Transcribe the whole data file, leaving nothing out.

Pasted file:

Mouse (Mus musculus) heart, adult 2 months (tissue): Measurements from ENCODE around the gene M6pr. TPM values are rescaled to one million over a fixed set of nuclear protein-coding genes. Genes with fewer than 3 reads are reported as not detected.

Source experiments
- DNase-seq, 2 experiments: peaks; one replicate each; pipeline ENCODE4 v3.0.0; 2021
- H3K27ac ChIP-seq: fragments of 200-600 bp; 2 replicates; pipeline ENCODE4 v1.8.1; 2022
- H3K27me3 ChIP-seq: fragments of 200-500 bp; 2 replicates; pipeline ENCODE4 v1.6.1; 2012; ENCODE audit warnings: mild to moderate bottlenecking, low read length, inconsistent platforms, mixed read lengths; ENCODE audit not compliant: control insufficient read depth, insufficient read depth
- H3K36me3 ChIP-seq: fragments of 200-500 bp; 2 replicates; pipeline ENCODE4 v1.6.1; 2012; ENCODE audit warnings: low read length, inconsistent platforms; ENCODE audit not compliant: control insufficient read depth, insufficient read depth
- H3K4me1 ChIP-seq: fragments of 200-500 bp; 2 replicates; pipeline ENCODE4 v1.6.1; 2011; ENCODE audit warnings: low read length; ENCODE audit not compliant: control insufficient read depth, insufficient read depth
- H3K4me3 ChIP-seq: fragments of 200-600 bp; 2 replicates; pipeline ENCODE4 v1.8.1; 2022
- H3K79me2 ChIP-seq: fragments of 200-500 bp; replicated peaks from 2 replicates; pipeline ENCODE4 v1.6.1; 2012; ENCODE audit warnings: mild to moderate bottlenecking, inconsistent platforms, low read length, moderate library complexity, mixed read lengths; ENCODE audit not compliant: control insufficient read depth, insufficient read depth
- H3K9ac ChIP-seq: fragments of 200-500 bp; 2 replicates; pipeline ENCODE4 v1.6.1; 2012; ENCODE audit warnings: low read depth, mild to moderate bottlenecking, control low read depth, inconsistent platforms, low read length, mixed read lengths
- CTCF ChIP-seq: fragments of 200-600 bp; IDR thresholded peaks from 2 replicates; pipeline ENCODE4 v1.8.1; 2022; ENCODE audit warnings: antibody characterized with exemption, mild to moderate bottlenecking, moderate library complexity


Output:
Mouse (Mus musculus) heart, adult 2 months (tissue): Measurements from ENCODE around the gene M6pr. TPM values are rescaled to one million over a fixed set of nuclear protein-coding genes. Genes with fewer than 3 reads are reported as not detected.

Source experiments
- DNase-seq, 2 experiments: peaks; one replicate each; pipeline ENCODE4 v3.0.0; 2021
- H3K27ac ChIP-seq: fragments of 200-600 bp; 2 replicates; pipeline ENCODE4 v1.8.1; 2022
- H3K27me3 ChIP-seq: fragments of 200-500 bp; 2 replicates; pipeline ENCODE4 v1.6.1; 2012; ENCODE audit warnings: mild to moderate bottlenecking, low read length, inconsistent platforms, mixed read lengths; ENCODE audit not compliant: control insufficient read depth, insufficient read depth
- H3K36me3 ChIP-seq: fragments of 200-500 bp; 2 replicates; pipeline ENCODE4 v1.6.1; 2012; ENCODE audit warnings: low read length, inconsistent platforms; ENCODE audit not compliant: control insufficient read depth, insufficient read depth
- H3K4me1 ChIP-seq: fragments of 200-500 bp; 2 replicates; pipeline ENCODE4 v1.6.1; 2011; ENCODE audit warnings: low read length; ENCODE audit not compliant: control insufficient read depth, insufficient read depth
- H3K4me3 ChIP-seq: fragments of 200-600 bp; 2 replicates; pipeline ENCODE4 v1.8.1; 2022
- H3K79me2 ChIP-seq: fragments of 200-500 bp; replicated peaks from 2 replicates; pipeline ENCODE4 v1.6.1; 2012; ENCODE audit warnings: mild to moderate bottlenecking, inconsistent platforms, low read length, moderate library complexity, mixed read lengths; ENCODE audit not compliant: control insufficient read depth, insufficient read depth
- H3K9ac ChIP-seq: fragments of 200-500 bp; 2 replicates; pipeline ENCODE4 v1.6.1; 2012; ENCODE audit warnings: low read depth, mild to moderate bottlenecking, control low read depth, inconsistent platforms, low read length, mixed read lengths
- CTCF ChIP-seq: fragments of 200-600 bp; IDR thresholded peaks from 2 replicates; pipeline ENCODE4 v1.8.1; 2022; ENCODE audit warnings: antibody characterized with exemption, mild to moderate bottlenecking, moderate library complexity